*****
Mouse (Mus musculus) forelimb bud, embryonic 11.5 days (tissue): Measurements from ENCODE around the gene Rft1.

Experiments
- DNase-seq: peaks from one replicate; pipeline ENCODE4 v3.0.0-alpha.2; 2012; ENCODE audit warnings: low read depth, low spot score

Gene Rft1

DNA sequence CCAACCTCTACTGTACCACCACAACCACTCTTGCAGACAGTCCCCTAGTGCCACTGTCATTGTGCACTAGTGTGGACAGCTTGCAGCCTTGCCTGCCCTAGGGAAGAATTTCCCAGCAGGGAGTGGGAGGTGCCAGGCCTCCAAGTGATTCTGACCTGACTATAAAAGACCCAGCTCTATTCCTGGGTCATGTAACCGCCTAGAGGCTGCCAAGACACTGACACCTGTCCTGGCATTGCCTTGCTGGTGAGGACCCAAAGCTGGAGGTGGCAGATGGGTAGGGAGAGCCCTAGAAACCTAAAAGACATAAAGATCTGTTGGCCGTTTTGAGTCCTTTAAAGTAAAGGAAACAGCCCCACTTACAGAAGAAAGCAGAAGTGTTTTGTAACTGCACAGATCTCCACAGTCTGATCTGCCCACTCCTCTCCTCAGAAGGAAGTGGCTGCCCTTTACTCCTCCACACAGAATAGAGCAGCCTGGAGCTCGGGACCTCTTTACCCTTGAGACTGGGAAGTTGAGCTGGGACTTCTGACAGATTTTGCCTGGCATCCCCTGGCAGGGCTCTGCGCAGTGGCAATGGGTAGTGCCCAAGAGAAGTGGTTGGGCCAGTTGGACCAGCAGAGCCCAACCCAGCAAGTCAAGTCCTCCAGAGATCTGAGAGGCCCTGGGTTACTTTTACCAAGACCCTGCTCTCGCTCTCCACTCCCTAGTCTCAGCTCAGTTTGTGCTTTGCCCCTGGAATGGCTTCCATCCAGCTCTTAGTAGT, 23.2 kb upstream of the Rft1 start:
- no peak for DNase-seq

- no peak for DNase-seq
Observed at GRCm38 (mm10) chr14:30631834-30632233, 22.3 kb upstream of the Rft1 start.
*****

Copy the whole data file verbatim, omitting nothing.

Mouse (Mus musculus) forelimb bud, embryonic 11.5 days (tissue): Measurements from ENCODE around the gene Rft1.

Experiments
- DNase-seq: peaks from one replicate; pipeline ENCODE4 v3.0.0-alpha.2; 2012; ENCODE audit warnings: low read depth, low spot score

Gene Rft1

DNA sequence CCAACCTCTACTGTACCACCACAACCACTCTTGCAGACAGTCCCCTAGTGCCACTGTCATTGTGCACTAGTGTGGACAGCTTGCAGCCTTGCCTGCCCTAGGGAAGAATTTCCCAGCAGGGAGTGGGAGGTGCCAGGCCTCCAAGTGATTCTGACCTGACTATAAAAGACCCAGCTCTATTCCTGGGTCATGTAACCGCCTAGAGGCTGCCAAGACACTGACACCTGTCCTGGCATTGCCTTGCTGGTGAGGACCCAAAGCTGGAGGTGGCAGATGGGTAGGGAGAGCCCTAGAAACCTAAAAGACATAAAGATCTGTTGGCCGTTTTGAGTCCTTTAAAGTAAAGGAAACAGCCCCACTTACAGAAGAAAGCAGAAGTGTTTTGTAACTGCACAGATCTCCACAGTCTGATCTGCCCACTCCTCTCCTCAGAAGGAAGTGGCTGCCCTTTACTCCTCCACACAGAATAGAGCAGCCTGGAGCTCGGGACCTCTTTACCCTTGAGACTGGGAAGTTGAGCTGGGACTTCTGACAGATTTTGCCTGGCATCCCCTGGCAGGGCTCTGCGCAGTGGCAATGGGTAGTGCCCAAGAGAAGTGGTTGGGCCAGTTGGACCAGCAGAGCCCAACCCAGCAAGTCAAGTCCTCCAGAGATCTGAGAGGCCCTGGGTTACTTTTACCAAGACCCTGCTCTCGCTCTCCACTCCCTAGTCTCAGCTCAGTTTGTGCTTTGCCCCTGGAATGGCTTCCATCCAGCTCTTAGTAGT, 23.2 kb upstream of the Rft1 start:
- no peak for DNase-seq

- no peak for DNase-seq
Observed at GRCm38 (mm10) chr14:30631834-30632233, 22.3 kb upstream of the Rft1 start.